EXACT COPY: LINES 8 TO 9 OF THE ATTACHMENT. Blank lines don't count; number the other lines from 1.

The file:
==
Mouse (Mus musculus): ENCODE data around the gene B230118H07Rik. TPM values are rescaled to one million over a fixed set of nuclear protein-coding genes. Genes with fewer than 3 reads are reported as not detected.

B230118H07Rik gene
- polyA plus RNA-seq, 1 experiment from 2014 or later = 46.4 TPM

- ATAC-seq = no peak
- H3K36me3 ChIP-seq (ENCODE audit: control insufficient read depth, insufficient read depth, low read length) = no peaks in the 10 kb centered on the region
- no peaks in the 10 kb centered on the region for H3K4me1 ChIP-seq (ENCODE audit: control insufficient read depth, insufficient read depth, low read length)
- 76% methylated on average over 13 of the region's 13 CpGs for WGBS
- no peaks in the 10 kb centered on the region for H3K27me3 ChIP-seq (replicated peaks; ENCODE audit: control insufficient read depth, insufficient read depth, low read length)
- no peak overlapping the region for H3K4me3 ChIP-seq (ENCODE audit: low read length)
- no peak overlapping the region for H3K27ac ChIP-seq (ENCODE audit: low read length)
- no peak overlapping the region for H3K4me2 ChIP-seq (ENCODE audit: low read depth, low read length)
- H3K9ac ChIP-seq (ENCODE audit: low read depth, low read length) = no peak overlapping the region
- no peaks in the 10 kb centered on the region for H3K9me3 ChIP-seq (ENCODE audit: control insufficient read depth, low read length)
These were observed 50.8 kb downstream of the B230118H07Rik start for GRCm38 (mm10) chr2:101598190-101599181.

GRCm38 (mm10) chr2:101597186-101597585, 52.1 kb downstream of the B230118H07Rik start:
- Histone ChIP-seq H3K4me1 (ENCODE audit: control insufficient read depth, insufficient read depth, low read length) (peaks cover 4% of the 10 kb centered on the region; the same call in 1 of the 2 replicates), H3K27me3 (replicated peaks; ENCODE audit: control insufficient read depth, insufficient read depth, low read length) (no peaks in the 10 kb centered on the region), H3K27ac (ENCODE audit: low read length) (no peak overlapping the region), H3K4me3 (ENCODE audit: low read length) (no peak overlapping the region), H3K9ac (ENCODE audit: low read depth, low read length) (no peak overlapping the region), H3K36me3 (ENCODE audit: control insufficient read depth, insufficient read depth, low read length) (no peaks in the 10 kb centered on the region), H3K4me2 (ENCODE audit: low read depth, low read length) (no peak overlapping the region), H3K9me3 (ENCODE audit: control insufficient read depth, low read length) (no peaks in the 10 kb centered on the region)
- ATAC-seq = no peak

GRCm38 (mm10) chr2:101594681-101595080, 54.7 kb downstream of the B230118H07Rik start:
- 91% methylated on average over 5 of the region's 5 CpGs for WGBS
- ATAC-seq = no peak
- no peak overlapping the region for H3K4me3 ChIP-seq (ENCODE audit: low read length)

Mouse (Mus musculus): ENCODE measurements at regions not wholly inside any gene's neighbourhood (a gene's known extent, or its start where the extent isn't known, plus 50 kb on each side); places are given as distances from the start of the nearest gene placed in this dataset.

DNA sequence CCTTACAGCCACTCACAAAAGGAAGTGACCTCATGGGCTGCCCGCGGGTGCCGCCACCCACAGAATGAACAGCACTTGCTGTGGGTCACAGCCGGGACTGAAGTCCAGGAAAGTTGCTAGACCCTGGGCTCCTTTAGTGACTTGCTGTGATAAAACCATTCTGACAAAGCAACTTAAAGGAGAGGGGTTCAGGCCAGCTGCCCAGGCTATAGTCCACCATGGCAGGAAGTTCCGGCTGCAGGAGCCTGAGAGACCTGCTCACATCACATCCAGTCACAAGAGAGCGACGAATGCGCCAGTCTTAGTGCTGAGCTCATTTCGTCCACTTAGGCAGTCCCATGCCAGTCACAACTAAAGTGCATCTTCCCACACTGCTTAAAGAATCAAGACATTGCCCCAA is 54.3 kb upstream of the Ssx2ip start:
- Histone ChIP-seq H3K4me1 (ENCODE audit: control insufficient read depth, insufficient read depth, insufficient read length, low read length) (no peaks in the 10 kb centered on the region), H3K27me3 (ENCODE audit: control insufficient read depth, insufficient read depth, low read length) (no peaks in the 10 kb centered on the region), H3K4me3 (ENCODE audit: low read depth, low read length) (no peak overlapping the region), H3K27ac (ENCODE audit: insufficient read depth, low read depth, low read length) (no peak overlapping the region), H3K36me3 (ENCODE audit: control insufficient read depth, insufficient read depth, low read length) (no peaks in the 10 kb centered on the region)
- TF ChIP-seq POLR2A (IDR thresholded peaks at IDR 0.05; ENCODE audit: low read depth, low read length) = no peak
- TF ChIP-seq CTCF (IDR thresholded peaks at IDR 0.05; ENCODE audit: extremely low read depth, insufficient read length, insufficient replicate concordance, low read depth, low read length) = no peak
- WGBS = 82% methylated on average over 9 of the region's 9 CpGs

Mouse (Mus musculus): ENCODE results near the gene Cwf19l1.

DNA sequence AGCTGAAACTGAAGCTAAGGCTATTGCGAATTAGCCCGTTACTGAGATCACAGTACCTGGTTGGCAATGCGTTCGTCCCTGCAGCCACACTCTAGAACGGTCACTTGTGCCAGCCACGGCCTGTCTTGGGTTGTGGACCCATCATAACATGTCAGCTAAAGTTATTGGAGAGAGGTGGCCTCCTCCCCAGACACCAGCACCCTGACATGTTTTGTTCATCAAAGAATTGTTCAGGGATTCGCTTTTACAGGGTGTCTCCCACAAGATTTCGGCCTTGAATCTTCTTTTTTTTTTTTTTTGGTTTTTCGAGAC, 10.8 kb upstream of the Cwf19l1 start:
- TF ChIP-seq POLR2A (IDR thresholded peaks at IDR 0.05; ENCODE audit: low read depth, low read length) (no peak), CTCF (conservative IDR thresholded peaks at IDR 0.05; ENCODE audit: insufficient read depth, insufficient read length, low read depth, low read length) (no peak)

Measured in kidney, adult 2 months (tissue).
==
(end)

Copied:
- no peaks in the 10 kb centered on the region for H3K27me3 ChIP-seq (replicated peaks; ENCODE audit: control insufficient read depth, insufficient read depth, low read length)
- no peak overlapping the region for H3K4me3 ChIP-seq (ENCODE audit: low read length)